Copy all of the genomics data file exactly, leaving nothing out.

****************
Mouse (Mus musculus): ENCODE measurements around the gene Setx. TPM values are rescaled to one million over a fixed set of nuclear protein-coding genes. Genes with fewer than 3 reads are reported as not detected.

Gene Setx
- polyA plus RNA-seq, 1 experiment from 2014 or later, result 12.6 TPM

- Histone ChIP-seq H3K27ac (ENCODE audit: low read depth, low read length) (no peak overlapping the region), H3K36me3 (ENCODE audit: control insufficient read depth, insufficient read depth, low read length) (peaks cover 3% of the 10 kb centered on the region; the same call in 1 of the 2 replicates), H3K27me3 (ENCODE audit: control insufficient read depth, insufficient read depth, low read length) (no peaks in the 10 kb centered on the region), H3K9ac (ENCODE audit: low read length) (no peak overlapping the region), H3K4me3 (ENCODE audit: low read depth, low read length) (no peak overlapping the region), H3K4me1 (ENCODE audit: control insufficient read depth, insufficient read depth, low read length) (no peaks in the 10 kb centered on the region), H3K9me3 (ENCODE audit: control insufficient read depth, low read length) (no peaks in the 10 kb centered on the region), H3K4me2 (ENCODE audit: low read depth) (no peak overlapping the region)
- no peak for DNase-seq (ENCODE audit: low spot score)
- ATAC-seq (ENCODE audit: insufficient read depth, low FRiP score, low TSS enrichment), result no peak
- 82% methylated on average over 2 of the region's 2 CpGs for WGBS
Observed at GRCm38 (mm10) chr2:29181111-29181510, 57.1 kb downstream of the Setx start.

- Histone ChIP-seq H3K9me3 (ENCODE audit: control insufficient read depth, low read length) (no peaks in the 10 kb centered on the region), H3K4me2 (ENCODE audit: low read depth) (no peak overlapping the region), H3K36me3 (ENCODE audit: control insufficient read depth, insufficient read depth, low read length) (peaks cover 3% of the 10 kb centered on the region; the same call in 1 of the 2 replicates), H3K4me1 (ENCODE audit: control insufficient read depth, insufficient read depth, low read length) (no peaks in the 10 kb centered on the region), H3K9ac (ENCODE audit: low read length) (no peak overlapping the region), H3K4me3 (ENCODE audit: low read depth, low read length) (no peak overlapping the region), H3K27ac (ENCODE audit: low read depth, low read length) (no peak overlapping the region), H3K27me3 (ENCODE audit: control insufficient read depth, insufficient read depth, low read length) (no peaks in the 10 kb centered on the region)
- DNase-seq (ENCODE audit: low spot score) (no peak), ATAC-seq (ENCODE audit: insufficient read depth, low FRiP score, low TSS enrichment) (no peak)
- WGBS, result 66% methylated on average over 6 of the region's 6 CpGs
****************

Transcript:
Mouse (Mus musculus): ENCODE measurements around the gene Setx. TPM values are rescaled to one million over a fixed set of nuclear protein-coding genes. Genes with fewer than 3 reads are reported as not detected.

Gene Setx
- polyA plus RNA-seq, 1 experiment from 2014 or later, result 12.6 TPM

- Histone ChIP-seq H3K27ac (ENCODE audit: low read depth, low read length) (no peak overlapping the region), H3K36me3 (ENCODE audit: control insufficient read depth, insufficient read depth, low read length) (peaks cover 3% of the 10 kb centered on the region; the same call in 1 of the 2 replicates), H3K27me3 (ENCODE audit: control insufficient read depth, insufficient read depth, low read length) (no peaks in the 10 kb centered on the region), H3K9ac (ENCODE audit: low read length) (no peak overlapping the region), H3K4me3 (ENCODE audit: low read depth, low read length) (no peak overlapping the region), H3K4me1 (ENCODE audit: control insufficient read depth, insufficient read depth, low read length) (no peaks in the 10 kb centered on the region), H3K9me3 (ENCODE audit: control insufficient read depth, low read length) (no peaks in the 10 kb centered on the region), H3K4me2 (ENCODE audit: low read depth) (no peak overlapping the region)
- no peak for DNase-seq (ENCODE audit: low spot score)
- ATAC-seq (ENCODE audit: insufficient read depth, low FRiP score, low TSS enrichment), result no peak
- 82% methylated on average over 2 of the region's 2 CpGs for WGBS
Observed at GRCm38 (mm10) chr2:29181111-29181510, 57.1 kb downstream of the Setx start.

- Histone ChIP-seq H3K9me3 (ENCODE audit: control insufficient read depth, low read length) (no peaks in the 10 kb centered on the region), H3K4me2 (ENCODE audit: low read depth) (no peak overlapping the region), H3K36me3 (ENCODE audit: control insufficient read depth, insufficient read depth, low read length) (peaks cover 3% of the 10 kb centered on the region; the same call in 1 of the 2 replicates), H3K4me1 (ENCODE audit: control insufficient read depth, insufficient read depth, low read length) (no peaks in the 10 kb centered on the region), H3K9ac (ENCODE audit: low read length) (no peak overlapping the region), H3K4me3 (ENCODE audit: low read depth, low read length) (no peak overlapping the region), H3K27ac (ENCODE audit: low read depth, low read length) (no peak overlapping the region), H3K27me3 (ENCODE audit: control insufficient read depth, insufficient read depth, low read length) (no peaks in the 10 kb centered on the region)
- DNase-seq (ENCODE audit: low spot score) (no peak), ATAC-seq (ENCODE audit: insufficient read depth, low FRiP score, low TSS enrichment) (no peak)
- WGBS, result 66% methylated on average over 6 of the region's 6 CpGs